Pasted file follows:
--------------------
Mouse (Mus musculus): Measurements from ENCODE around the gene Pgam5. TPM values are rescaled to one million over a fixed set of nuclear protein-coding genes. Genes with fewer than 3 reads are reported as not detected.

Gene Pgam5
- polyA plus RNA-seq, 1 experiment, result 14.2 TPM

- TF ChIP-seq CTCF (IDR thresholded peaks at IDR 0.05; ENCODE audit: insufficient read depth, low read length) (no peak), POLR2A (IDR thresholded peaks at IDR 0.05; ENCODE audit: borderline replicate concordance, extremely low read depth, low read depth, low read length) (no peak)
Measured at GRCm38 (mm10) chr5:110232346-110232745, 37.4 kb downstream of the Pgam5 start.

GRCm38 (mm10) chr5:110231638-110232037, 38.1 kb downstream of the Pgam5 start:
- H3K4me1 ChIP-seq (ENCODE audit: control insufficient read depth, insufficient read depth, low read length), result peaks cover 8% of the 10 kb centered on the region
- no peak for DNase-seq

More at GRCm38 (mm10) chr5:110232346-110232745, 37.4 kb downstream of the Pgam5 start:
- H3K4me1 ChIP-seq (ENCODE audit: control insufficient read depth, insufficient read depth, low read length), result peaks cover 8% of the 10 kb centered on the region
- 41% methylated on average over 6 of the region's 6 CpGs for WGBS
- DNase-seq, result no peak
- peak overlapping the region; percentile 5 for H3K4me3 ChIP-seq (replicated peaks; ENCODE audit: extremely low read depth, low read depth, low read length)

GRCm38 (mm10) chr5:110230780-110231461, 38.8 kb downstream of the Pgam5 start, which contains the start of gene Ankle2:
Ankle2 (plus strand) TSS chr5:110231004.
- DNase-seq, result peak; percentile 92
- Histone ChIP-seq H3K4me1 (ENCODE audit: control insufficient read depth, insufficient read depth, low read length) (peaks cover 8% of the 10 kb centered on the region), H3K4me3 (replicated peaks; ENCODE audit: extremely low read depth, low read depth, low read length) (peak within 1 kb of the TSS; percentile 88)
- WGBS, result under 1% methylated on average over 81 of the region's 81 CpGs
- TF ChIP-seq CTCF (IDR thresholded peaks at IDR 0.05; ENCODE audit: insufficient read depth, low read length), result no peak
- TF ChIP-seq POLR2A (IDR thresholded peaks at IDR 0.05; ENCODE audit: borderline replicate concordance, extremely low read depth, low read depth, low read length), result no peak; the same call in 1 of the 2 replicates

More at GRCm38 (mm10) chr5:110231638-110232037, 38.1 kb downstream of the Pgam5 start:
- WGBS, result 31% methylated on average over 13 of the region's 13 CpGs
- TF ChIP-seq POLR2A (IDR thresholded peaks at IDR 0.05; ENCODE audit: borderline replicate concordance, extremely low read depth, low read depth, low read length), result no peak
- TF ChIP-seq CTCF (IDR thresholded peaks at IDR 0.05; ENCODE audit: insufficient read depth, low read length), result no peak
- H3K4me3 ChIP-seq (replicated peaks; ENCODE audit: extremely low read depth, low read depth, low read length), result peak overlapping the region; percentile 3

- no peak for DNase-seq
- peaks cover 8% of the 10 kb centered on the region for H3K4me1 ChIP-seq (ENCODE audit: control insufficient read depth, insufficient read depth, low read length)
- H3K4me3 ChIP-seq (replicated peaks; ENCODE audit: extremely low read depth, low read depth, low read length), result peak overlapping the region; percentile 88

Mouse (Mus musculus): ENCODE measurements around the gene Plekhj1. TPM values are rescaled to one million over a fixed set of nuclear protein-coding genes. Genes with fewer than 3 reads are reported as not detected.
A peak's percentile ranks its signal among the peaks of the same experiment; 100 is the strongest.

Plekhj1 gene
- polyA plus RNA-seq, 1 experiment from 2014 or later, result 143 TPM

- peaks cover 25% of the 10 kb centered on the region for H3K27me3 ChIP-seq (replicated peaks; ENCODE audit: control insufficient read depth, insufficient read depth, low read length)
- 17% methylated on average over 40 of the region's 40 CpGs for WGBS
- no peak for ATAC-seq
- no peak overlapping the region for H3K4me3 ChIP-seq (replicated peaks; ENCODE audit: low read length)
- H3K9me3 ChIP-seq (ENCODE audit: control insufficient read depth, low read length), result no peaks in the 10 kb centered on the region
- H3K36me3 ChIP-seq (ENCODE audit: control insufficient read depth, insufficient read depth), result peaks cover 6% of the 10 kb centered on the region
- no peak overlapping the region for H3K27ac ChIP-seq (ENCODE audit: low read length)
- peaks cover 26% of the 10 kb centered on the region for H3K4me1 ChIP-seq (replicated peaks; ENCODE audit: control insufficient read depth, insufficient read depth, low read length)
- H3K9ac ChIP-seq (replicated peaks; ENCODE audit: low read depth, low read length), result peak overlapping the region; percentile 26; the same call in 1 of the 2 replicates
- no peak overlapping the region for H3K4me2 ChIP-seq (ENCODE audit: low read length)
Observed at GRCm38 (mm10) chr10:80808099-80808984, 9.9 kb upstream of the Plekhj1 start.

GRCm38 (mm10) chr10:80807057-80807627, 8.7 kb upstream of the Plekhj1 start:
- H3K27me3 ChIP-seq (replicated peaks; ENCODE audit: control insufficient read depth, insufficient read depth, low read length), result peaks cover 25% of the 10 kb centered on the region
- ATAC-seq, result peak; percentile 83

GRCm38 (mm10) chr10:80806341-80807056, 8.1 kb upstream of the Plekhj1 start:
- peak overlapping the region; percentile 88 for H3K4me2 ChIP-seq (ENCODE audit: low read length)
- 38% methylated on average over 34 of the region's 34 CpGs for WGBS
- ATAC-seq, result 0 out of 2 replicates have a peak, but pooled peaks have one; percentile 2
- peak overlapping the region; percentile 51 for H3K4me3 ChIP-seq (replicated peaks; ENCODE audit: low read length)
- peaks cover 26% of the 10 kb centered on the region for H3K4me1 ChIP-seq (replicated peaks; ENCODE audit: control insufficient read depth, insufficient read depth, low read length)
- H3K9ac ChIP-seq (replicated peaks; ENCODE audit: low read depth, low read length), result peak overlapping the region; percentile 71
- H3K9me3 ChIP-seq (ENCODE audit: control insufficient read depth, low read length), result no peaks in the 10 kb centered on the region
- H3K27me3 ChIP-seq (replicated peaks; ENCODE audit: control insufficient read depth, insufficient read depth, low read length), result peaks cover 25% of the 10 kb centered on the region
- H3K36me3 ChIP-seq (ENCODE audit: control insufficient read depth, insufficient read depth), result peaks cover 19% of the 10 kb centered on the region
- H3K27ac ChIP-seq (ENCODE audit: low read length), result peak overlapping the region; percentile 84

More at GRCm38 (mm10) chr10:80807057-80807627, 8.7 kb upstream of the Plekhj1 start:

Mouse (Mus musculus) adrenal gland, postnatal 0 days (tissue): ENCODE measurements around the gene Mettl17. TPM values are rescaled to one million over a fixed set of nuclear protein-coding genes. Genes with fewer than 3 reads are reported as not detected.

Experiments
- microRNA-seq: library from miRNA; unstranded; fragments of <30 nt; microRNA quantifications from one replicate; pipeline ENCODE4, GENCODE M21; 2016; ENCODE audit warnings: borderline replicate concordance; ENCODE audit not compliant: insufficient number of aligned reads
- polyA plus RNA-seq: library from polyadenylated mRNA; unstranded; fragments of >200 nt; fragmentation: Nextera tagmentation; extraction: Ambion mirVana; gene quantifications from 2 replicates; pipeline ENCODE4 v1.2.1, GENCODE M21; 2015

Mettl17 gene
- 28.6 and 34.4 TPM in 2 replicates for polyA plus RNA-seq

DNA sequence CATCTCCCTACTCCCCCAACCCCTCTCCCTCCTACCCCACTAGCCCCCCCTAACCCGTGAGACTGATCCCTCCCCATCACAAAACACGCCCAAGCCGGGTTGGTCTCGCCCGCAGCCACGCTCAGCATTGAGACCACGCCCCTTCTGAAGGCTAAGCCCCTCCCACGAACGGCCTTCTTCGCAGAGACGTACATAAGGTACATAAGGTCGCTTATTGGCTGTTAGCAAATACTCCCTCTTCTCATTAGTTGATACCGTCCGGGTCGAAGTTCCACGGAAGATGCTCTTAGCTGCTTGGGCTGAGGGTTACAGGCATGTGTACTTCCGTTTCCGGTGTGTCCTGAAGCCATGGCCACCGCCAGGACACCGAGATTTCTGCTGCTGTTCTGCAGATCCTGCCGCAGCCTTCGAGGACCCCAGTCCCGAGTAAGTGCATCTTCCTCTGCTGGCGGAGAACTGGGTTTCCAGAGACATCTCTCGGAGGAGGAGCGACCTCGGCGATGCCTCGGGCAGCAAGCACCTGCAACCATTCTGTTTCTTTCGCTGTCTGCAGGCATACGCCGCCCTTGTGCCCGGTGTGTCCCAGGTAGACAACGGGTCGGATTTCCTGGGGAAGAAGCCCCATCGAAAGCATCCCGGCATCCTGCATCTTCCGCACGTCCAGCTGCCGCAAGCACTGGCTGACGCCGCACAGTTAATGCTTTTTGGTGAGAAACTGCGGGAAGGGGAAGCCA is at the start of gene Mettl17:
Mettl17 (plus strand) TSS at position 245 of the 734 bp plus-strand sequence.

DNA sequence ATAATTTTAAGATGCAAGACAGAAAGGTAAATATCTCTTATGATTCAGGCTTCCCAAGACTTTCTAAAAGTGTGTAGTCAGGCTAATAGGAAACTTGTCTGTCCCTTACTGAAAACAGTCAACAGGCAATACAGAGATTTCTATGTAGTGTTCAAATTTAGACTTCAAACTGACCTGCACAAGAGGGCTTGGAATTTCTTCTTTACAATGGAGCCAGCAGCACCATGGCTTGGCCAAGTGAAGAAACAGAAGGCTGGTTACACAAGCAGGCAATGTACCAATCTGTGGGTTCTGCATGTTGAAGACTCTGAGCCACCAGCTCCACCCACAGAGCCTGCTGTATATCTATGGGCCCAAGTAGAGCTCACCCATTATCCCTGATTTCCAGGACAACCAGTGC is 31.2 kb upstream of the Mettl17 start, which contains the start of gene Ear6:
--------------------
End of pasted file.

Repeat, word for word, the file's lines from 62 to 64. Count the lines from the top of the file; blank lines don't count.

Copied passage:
- polyA plus RNA-seq: library from polyadenylated mRNA; unstranded; fragments of >200 nt; fragmentation: Nextera tagmentation; extraction: Ambion mirVana; gene quantifications from 2 replicates; pipeline ENCODE4 v1.2.1, GENCODE M21; 2015

Mettl17 gene
- 28.6 and 34.4 TPM in 2 replicates for polyA plus RNA-seq